Our Mommy MD Guide’s reply: I did a fellowship in child abuse, and until I had my own child I never understood why people might shake their babies. There was a moment when my first newborn was clean, fed, and dry, yet he was screaming for no discernible reason. Like all new moms, I was terribly sleep deprived, and all the sudden I got it. ”Oh! If I had no resources, no back-up help, and I didn’t understand the permanent damage it could cause I could totally understand the urge.”
Just realizing how the impulse could arise calmed me down a little, and of course having a husband to tag and say “You’re ‘it’” meant Max was never in danger. But it gave me a lot of empathy for new moms in less than ideal situations. Even in ideal ones, until you’ve lived it you don’t appreciate how stressful that little bundle can be. I think this may cause a lot of guilt; first time moms have been glorifying and idealizing the dewy gushing sweetness of holding their own precious baby. When the inevitable moment of irritation first comes, and despite your best efforts you can’t make that sweet bundle quit crying, it’s a big psychological disconnect. ”Oh, no, I’m going to be a bad Mommy!”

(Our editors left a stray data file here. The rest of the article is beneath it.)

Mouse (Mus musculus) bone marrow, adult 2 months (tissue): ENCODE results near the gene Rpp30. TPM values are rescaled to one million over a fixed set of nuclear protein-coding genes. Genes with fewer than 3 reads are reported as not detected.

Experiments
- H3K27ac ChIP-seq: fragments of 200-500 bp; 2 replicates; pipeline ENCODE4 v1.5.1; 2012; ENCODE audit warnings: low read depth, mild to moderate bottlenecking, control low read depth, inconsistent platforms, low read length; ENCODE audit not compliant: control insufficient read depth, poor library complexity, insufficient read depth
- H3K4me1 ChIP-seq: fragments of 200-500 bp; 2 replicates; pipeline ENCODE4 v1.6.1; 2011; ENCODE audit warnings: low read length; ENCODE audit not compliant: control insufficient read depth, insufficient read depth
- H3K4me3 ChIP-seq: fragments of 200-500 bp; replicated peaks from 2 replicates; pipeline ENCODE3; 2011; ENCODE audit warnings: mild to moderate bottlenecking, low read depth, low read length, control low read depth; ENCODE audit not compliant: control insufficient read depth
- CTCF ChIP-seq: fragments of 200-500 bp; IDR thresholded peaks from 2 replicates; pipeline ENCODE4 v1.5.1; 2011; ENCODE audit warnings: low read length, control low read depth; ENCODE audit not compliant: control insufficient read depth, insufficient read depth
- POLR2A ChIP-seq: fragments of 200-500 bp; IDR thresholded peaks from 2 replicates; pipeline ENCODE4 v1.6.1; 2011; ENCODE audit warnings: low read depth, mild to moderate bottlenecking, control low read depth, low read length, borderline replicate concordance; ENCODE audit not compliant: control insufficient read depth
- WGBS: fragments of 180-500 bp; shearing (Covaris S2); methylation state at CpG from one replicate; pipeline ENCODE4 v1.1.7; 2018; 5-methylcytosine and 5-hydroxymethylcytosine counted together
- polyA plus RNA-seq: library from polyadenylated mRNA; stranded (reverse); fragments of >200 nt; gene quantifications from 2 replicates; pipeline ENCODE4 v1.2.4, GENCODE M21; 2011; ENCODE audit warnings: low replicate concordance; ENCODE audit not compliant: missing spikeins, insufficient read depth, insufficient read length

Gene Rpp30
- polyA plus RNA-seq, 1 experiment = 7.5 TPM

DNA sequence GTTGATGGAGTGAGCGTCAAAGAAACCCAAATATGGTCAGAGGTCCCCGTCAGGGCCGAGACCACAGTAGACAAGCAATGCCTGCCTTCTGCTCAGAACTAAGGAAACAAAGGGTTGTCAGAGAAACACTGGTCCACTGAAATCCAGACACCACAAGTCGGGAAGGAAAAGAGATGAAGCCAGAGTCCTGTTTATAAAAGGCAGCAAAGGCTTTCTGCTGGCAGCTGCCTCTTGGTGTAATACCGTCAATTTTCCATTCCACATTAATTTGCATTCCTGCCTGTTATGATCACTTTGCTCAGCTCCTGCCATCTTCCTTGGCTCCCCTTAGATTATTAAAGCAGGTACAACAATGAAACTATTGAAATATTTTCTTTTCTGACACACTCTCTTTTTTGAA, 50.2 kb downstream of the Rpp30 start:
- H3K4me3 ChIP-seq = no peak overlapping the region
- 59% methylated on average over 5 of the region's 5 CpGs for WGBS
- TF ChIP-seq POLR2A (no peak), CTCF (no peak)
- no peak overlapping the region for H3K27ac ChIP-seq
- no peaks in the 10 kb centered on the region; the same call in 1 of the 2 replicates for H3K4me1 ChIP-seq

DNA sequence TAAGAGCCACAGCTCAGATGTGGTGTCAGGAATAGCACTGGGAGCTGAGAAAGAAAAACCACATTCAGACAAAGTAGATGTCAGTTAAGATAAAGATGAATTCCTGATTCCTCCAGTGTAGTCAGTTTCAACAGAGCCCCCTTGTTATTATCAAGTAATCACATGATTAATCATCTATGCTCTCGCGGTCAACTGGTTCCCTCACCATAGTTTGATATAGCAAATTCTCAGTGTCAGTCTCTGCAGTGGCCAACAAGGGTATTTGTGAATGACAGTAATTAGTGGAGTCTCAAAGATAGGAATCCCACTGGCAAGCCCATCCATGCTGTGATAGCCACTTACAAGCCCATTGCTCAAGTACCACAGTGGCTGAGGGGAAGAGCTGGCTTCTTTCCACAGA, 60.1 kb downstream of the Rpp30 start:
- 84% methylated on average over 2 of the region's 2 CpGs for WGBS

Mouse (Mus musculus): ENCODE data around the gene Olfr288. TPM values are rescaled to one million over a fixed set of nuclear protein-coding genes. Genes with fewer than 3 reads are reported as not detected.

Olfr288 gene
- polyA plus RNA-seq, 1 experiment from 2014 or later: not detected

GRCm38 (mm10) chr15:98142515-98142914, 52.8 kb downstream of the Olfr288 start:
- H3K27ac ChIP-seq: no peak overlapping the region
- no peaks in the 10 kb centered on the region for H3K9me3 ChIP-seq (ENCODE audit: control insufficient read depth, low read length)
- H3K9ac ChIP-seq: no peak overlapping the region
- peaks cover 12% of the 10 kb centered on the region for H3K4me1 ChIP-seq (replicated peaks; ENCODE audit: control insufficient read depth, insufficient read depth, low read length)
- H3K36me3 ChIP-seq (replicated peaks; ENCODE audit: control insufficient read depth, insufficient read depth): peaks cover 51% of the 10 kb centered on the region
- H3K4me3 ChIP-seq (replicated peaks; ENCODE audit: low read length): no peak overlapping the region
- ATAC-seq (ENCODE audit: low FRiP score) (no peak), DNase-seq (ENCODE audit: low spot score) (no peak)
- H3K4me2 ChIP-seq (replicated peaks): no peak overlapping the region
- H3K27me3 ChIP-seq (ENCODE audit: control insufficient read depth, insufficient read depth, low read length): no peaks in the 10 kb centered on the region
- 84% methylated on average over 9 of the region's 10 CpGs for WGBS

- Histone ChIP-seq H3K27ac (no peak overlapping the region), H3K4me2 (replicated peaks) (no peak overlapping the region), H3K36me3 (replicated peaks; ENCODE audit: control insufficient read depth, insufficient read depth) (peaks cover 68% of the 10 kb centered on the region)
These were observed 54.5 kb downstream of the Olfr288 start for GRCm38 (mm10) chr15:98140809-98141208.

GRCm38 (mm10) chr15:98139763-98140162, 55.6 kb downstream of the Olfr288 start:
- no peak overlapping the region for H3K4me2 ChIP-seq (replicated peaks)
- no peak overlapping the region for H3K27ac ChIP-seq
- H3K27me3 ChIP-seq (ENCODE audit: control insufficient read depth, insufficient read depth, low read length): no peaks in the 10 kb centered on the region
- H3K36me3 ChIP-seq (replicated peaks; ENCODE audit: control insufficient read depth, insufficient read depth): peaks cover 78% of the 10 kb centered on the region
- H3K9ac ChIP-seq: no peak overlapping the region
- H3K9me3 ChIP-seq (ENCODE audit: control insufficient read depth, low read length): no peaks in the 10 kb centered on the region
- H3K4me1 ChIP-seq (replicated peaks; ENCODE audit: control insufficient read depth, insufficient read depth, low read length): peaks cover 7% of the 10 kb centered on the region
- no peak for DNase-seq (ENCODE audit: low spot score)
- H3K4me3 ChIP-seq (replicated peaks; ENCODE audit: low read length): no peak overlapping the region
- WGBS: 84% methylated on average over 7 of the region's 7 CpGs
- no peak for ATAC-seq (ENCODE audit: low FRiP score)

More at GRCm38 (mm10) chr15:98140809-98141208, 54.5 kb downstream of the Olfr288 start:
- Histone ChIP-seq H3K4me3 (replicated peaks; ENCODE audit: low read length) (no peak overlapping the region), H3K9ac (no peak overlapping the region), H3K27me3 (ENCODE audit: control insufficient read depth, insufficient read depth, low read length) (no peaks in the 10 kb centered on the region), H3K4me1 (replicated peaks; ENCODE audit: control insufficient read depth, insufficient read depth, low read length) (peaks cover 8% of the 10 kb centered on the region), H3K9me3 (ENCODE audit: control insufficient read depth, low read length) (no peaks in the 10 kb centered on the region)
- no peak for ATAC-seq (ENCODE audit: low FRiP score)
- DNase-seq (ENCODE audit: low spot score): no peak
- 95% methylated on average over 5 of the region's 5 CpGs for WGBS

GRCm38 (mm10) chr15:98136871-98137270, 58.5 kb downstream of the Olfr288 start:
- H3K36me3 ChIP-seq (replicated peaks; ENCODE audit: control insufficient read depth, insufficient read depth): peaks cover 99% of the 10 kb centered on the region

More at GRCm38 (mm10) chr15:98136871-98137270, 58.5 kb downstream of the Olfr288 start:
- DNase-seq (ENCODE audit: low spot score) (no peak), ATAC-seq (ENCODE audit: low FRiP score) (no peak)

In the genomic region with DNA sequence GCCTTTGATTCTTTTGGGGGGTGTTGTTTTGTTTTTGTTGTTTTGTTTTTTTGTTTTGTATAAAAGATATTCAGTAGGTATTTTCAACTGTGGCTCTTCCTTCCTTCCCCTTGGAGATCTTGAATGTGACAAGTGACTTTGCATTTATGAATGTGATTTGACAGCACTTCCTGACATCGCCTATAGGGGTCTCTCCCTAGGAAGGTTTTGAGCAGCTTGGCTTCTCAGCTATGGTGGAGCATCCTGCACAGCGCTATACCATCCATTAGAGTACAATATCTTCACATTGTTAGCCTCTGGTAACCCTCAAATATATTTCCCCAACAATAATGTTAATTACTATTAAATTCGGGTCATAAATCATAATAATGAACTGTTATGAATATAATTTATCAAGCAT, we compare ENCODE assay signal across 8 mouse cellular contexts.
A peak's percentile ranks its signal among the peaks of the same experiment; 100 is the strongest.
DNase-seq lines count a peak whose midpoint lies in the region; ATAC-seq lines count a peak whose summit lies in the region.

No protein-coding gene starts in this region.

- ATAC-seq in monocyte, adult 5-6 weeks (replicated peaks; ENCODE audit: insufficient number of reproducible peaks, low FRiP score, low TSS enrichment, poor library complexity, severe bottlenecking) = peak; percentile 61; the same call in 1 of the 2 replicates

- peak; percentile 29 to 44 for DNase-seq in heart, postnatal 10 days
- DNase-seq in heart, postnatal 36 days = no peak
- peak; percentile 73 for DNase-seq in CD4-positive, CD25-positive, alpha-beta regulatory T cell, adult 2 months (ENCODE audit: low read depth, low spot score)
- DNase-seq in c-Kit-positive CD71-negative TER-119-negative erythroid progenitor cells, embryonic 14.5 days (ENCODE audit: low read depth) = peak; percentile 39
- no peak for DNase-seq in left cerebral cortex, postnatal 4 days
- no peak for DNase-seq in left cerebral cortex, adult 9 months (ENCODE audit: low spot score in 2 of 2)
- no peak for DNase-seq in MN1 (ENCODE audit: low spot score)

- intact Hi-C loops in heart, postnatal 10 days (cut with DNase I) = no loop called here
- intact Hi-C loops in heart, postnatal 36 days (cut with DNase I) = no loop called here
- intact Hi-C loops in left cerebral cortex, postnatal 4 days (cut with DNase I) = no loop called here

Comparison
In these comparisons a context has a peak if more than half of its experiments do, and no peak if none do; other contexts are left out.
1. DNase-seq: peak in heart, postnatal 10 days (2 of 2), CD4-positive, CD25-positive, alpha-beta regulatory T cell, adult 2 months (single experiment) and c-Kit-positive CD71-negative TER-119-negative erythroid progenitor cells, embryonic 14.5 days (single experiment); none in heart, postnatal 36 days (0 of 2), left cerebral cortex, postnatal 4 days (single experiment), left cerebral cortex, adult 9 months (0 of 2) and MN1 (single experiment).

One critical thing I learned is that if you’re overwhelmed, it’s ok to put your baby down in a safe place and let him cry. A crib is a very safe place for a newborn. If you don’t have anyone to hand the baby off to, it’s even okay to put your baby on his back in his crib and walk outside the house for 10 minutes. This gives you some time and space to calm down. Humor also helps. I repeat to myself the line Holly Hunter says in the movie Raising Arizona: “Of course they cry! Babies cry!” And sometimes in those 10 minutes, babies fall asleep!
—Amy Baxter, MD, a mom of two sons ages 13 and 10 and an 8-year-old daughter; the CEO MMJ Labs; the inventor of Buzzy 4 Shots; and the Director of Emergency Research, Scottish Rite, of the Children’s Healthcare of Atlanta